4) Hall’s Fell Ridge, Blencathra, Lake District

Start Scales GR: NY340267 | Grade 1 | Distance: 8km / 5 miles | Time: 4 hours

Only the very top of Hall’s Fell Ridge is classified as a Grade 1 scramble, but it’s still a cracker of a route and perfect for easing beginners into the delight of more exposed ridges. The ridge is one of the many legs of Blencathra, rising directly from the A66 and providing an exciting access point to the remote vastness of the Northern Fells.

If you’re feeling brave and the weather is playing ball, climb to Blencathra’s summit via Sharp Edge (a more exposed Grade 1 scramble, relatively straightforward in sunshine but slippery in the wet) and use Hall’s Fell Ridge as your descent route. Alternatively, it makes a good start point for a long circuit of Mungrisdale Common, returning via the Cumbria Way.  

5) Y Gribin, Glyder Fach, Snowdonia 

Start Ogwen GR: SH649603 | Grade 1 | Distance: 7km / 4.3 miles | Time: 3.5 hours

The circuit of Tryfan and the Glyders via Bristly Ridge is one of the greatest scrambles in Snowdonia, but it’s not always straightforward and the exposure en route to Glyder Fach can be intimidating for beginners.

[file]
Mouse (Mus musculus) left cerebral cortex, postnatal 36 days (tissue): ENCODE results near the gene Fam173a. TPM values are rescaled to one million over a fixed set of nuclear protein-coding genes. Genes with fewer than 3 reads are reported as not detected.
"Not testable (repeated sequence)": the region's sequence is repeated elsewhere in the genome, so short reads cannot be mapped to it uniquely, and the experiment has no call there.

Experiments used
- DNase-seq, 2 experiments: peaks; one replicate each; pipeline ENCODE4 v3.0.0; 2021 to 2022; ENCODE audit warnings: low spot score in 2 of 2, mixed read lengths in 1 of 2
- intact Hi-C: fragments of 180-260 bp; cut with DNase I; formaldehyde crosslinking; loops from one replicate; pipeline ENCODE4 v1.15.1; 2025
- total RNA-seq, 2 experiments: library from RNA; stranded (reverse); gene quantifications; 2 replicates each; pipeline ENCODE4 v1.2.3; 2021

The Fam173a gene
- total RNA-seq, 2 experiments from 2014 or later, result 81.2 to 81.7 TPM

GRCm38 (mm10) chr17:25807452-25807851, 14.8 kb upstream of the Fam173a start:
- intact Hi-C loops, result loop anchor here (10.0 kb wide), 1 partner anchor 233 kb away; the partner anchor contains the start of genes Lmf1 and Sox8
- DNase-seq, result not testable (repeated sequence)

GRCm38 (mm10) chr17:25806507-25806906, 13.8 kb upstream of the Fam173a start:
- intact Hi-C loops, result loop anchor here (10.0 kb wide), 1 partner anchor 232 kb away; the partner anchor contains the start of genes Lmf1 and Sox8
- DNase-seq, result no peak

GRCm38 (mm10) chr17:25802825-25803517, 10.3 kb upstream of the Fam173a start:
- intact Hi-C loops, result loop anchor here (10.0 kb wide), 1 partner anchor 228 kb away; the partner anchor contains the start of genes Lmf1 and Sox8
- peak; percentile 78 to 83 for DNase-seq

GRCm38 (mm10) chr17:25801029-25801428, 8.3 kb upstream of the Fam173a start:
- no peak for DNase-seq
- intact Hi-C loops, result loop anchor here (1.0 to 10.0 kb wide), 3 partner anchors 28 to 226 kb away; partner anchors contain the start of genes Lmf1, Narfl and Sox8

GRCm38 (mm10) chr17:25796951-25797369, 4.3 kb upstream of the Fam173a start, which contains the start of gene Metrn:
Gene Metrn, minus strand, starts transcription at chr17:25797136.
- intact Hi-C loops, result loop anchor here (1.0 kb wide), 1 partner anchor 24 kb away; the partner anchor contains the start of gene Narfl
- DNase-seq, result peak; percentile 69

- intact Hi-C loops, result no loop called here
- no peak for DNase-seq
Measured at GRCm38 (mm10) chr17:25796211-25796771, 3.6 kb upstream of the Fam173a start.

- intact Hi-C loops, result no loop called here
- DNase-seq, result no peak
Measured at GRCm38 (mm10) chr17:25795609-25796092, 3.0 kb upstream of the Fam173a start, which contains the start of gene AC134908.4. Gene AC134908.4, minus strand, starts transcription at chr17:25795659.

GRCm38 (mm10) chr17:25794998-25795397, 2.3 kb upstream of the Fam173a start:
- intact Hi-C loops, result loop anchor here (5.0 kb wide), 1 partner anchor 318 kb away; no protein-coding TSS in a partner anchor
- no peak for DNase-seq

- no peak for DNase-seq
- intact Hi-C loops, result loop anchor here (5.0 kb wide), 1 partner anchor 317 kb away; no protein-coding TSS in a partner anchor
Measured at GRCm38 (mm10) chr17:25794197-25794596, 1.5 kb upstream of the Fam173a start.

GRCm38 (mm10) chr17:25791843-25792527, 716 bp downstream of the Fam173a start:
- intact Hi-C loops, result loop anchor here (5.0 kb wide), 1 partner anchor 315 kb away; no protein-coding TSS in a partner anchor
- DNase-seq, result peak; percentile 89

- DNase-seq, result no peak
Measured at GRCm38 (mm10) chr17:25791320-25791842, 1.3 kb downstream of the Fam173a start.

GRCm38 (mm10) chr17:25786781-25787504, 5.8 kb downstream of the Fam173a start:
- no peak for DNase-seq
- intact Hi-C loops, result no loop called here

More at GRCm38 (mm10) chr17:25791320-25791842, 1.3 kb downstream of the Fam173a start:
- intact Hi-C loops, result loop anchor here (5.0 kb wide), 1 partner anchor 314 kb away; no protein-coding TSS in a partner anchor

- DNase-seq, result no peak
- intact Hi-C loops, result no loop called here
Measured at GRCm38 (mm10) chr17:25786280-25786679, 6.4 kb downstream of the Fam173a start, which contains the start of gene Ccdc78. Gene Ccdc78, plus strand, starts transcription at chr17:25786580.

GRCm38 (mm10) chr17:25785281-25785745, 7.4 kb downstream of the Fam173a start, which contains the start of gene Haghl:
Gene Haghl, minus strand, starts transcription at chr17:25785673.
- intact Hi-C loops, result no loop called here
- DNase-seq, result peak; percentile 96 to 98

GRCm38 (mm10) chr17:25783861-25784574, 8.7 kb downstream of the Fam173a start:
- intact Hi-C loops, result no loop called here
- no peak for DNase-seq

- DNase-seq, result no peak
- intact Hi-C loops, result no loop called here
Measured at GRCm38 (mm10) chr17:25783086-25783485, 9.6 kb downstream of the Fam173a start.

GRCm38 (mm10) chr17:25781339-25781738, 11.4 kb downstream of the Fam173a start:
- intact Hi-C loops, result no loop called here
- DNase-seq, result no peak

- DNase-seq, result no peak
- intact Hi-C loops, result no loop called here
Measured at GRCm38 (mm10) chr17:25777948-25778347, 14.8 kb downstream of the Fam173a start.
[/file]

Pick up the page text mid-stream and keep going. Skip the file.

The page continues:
Instead, turn your boots towards Y Gribin on the west side of Cwm Bochlwyd – oft used as a descent by Bochlywd Horseshoe scramblers but a very worthy route in its own right. This being a ridge, navigation is generally pretty straightforward.

There’s also less in the way of stomach-churning exposure than you’ll find on neighbouring Bristly Ridge, although the final section of the ascent is steep and not without its challenges. Descend via the Devil’s Kitchen for a frisson-filled Snowdonia circuit. 

6) Grindsbrook Clough, Peak District 

Start Edale GR: SK124853 | Grade 1 | Distance: 6.5km / 4 miles | Time: 3 hours

Probably the best way to get up onto the Kinder Plateau, this fun and straightforward ghyll scramble starts from Edale and emerges on the east edge of Kinder Scout. It’s got all the attributes you’d want from a first-time scramble: low exposure, easy to escape from and no issues in the route-finding department (even the scrappiest navigators can follow a stream).

The downside to all this ease is its popularity – you might want to avoid summer weekends or the holidays. Nevertheless, catch it on a quiet day and you’ll be rewarded with grand scrambling and some of the Peak District’s best views.    

7) Y Gribin (Cribau), Snowdon, Snowdonia

Start Pen- y-Pass GR: SH647556 | Grade 1 | Distance: 11km / 6.8 miles | Time: 4.5 hours

Our final route on our list of beginner scrambles is a little confusing as there are two Grade 1 Y Gribins in Snowdonia. ‘Y Gribin’ simply means ‘The Ridge’, which gives you a pretty good idea of what you’ll be tackling on this lesser-known but really rather brilliant ascent of Snowdon.

The route begins at Pen-y-Pass, crossing the Afon Glaslyn before heading precipitously up a rounded, rocky ridge. Despite its obvious excellence, Y Gribin is far less popular than Crib Goch. It’s also slightly less exposed, which makes it a better option for first-timers.

What’s not to love? Stick to the crest most of the way to reach the summit of Snowdon, then mosey back to Pen-y-Pass via the Miners’ Track. 

If you want more tips on scrambling then check out our beginner scrambling guide.